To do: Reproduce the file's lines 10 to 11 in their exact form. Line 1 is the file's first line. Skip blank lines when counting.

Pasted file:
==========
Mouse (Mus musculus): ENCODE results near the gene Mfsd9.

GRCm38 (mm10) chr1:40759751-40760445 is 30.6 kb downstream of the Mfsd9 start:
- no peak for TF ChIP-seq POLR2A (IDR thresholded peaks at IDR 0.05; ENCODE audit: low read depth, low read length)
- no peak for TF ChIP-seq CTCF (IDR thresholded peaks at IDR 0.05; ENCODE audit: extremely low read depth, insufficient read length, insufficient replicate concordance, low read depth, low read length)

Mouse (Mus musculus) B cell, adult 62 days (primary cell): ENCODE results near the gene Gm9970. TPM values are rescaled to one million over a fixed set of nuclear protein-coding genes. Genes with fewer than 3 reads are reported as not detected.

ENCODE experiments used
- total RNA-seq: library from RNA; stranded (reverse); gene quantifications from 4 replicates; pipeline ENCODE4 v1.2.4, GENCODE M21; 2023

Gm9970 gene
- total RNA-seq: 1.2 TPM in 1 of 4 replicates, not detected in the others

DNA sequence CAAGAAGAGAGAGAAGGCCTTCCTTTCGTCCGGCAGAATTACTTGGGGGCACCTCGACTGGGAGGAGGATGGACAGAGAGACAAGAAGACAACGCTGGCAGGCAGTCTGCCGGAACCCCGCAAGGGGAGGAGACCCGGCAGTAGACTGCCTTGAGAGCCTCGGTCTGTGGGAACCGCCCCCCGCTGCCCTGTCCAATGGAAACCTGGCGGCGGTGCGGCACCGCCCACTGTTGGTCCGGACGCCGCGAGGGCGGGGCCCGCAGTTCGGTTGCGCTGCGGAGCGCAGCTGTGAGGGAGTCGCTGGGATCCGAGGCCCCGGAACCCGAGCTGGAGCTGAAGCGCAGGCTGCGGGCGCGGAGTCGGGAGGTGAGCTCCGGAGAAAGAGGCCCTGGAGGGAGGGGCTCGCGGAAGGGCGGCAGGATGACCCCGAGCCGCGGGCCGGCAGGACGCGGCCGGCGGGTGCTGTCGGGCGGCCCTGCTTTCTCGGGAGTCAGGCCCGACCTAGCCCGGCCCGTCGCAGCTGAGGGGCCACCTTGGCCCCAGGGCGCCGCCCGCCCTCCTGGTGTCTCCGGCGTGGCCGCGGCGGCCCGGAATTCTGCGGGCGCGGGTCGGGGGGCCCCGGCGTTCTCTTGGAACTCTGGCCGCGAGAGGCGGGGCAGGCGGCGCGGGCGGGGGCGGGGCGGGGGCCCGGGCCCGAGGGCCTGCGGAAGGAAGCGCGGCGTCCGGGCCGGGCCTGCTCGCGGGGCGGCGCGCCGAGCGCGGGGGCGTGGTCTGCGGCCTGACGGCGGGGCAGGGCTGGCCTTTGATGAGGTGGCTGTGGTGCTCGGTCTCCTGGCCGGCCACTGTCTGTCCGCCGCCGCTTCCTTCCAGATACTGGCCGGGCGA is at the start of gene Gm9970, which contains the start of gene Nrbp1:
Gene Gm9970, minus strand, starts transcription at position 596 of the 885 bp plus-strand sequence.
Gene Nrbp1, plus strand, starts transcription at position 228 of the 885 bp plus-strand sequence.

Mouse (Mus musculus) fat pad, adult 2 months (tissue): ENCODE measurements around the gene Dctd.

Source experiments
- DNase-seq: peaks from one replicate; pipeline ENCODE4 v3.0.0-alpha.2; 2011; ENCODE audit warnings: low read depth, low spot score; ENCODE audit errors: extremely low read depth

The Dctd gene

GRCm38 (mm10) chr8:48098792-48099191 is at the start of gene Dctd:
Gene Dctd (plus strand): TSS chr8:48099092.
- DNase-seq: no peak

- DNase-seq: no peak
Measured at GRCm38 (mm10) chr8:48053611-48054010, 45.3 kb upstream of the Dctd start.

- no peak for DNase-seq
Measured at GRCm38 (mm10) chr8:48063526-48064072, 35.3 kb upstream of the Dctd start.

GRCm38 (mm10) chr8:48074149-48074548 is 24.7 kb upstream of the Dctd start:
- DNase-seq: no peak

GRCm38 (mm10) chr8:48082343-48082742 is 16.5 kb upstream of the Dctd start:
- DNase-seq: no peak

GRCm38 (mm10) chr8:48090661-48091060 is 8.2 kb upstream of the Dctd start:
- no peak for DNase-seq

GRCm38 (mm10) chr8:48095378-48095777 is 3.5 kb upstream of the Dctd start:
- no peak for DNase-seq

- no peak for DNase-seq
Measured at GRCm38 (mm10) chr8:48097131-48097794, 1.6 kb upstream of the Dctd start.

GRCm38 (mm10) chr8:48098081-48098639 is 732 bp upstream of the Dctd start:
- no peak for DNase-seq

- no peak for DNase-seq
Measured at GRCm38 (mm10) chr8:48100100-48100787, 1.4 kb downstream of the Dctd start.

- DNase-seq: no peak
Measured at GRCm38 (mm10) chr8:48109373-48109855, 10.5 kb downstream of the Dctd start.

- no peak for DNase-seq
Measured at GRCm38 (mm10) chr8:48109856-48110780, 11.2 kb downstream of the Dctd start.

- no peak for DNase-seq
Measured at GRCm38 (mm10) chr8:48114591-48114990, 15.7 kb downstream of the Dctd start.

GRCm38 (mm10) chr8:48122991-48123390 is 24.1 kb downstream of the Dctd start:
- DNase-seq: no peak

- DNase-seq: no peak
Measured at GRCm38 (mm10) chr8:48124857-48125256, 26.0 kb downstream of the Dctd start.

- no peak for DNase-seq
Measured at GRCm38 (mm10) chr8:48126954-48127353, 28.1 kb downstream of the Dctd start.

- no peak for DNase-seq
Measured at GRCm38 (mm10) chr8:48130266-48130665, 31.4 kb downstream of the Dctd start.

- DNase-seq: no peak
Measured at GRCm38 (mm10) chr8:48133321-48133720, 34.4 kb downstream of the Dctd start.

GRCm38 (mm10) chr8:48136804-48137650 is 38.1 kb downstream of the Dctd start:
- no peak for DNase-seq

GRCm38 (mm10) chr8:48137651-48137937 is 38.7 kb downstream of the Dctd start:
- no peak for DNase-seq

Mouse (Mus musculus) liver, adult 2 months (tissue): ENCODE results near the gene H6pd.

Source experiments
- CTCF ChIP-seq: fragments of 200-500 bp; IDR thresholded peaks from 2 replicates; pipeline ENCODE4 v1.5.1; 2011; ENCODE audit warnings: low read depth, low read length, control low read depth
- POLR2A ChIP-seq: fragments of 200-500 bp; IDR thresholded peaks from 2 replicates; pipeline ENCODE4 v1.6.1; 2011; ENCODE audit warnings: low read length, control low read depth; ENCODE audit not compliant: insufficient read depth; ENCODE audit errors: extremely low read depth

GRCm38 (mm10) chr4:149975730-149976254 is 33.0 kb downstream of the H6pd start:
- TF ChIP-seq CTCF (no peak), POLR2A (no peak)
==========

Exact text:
DNA sequence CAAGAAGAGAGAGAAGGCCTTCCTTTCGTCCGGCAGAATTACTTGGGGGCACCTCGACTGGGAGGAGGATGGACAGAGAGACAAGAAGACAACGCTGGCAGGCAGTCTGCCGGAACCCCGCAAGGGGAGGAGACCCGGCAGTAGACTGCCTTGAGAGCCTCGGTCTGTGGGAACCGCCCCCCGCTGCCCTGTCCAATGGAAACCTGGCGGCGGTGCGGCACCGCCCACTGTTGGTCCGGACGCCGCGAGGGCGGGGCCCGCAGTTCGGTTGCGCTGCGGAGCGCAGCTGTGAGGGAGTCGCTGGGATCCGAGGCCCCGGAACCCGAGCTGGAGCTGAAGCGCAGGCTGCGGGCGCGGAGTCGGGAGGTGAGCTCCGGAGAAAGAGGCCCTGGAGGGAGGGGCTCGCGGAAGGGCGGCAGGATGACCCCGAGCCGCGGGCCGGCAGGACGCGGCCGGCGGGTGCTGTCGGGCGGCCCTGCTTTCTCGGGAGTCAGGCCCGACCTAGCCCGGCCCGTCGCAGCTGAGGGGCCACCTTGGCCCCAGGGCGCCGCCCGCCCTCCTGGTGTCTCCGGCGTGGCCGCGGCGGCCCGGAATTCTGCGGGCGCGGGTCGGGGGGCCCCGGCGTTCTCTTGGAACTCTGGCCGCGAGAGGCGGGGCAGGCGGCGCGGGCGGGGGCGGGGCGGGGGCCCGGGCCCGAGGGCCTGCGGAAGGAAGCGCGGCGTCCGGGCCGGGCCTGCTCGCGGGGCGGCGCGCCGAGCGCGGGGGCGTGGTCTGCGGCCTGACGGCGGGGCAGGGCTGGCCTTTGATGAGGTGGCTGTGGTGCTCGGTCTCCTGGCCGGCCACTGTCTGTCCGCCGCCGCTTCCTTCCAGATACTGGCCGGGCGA is at the start of gene Gm9970, which contains the start of gene Nrbp1:
Gene Gm9970, minus strand, starts transcription at position 596 of the 885 bp plus-strand sequence.